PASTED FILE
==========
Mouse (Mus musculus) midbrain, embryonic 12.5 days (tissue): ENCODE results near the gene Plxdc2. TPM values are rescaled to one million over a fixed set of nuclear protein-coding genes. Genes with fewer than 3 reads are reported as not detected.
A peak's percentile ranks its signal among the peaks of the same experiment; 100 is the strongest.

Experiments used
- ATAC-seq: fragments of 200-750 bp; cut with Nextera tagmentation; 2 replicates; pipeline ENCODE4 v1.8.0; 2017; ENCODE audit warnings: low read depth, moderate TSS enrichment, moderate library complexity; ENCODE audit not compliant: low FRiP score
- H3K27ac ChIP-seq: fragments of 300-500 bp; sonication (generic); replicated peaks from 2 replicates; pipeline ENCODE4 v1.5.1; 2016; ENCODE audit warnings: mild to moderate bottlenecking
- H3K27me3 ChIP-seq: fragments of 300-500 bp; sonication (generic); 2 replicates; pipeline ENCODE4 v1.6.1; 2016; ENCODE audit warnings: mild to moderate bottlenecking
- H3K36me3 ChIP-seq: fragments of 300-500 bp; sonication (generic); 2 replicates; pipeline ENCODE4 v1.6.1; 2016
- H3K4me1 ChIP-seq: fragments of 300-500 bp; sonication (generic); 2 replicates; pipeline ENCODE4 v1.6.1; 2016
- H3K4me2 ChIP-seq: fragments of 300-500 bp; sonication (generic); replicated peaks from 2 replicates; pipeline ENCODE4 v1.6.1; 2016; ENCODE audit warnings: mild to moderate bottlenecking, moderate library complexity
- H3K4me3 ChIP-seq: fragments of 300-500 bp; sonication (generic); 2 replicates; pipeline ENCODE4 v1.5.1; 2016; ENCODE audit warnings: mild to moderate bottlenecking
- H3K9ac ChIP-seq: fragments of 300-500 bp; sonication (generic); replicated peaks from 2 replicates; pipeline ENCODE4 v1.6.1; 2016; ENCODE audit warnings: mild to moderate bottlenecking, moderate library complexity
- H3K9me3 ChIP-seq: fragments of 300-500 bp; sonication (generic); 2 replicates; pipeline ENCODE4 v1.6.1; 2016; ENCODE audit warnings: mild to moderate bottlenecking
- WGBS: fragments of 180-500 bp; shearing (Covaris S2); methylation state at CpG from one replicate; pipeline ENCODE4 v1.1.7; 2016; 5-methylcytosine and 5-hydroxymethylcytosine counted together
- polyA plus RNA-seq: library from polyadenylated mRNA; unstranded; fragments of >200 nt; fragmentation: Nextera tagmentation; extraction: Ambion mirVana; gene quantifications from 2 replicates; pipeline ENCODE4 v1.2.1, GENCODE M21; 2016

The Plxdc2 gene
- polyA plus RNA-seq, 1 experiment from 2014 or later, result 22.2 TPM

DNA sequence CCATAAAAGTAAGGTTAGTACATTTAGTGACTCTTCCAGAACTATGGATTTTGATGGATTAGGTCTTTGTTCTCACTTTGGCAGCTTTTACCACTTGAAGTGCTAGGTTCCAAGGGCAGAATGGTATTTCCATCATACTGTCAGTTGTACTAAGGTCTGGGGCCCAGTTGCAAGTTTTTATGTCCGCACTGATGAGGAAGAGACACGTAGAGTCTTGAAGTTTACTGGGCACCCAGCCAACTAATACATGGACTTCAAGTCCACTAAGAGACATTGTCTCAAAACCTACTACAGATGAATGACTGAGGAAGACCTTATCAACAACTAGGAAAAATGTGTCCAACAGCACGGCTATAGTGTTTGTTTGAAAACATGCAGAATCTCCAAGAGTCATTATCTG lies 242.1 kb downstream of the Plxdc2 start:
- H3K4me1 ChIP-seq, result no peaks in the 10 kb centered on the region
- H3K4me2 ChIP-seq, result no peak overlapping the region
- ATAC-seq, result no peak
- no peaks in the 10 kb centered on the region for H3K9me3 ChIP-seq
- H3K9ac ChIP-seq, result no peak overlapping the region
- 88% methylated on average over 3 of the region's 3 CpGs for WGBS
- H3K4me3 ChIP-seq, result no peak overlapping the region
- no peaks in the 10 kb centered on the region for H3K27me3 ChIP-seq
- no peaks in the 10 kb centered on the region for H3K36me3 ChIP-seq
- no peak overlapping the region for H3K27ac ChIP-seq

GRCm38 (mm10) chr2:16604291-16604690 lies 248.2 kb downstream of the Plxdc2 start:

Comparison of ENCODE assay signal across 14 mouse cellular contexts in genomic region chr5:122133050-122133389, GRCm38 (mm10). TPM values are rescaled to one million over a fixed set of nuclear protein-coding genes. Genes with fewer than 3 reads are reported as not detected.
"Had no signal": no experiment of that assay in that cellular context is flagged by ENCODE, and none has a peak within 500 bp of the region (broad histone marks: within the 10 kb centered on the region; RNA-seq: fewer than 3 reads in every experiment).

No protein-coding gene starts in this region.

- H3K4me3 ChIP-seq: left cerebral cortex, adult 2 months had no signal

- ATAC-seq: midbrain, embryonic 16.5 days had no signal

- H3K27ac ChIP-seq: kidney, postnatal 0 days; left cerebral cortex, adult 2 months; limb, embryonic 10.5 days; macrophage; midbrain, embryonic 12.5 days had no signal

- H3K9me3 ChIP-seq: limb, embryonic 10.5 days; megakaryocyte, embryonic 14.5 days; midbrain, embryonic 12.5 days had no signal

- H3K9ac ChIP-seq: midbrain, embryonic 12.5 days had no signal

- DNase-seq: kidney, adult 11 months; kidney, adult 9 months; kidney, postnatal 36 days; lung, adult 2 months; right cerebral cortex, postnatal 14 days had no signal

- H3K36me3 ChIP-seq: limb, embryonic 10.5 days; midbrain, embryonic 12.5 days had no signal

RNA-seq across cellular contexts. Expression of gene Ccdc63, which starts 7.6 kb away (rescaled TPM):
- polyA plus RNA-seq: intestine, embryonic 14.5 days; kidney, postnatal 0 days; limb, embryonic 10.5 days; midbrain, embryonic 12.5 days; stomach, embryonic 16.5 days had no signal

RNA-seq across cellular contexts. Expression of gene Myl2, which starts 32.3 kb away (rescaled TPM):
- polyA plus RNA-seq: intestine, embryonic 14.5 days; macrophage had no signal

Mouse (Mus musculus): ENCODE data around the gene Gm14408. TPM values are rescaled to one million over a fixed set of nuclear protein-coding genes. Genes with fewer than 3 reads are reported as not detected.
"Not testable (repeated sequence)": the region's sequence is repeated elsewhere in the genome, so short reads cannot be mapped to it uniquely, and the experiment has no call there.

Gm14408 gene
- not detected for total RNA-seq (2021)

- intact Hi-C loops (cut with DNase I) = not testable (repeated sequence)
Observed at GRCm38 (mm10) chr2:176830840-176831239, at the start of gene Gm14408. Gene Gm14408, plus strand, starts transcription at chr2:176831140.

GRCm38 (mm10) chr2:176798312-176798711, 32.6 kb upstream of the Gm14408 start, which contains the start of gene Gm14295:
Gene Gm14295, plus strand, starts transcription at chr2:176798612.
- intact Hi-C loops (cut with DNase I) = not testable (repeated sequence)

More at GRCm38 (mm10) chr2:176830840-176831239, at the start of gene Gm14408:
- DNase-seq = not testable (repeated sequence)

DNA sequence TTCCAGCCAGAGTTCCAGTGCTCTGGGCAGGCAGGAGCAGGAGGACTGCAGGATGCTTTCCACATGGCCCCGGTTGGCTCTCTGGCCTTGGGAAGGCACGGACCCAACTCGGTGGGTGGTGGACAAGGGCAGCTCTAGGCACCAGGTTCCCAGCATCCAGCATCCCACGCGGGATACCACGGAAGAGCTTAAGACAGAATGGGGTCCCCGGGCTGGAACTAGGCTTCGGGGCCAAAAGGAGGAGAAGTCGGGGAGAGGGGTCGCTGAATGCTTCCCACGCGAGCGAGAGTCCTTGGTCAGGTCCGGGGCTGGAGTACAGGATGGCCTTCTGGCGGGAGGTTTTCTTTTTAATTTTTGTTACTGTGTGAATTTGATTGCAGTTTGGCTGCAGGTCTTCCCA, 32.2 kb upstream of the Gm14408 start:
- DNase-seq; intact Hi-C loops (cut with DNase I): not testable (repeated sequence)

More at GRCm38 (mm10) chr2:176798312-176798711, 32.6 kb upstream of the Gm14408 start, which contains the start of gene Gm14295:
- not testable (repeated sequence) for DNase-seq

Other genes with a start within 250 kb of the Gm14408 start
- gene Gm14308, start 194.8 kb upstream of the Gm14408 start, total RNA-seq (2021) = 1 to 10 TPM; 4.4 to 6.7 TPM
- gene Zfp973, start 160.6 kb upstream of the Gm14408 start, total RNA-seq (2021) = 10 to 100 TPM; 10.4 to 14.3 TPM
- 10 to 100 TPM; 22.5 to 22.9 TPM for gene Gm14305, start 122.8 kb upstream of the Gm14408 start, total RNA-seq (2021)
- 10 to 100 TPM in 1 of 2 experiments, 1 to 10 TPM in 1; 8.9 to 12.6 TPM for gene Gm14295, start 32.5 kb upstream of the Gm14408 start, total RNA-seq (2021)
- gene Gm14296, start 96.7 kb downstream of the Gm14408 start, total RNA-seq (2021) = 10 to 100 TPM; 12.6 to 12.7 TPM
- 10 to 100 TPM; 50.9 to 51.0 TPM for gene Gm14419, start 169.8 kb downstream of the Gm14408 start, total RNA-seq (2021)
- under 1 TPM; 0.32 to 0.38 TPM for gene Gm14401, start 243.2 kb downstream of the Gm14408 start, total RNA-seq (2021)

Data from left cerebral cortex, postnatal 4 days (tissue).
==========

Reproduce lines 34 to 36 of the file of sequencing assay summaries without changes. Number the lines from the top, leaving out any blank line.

- H3K27ac ChIP-seq: kidney, postnatal 0 days; left cerebral cortex, adult 2 months; limb, embryonic 10.5 days; macrophage; midbrain, embryonic 12.5 days had no signal

- H3K9me3 ChIP-seq: limb, embryonic 10.5 days; megakaryocyte, embryonic 14.5 days; midbrain, embryonic 12.5 days had no signal

- H3K9ac ChIP-seq: midbrain, embryonic 12.5 days had no signal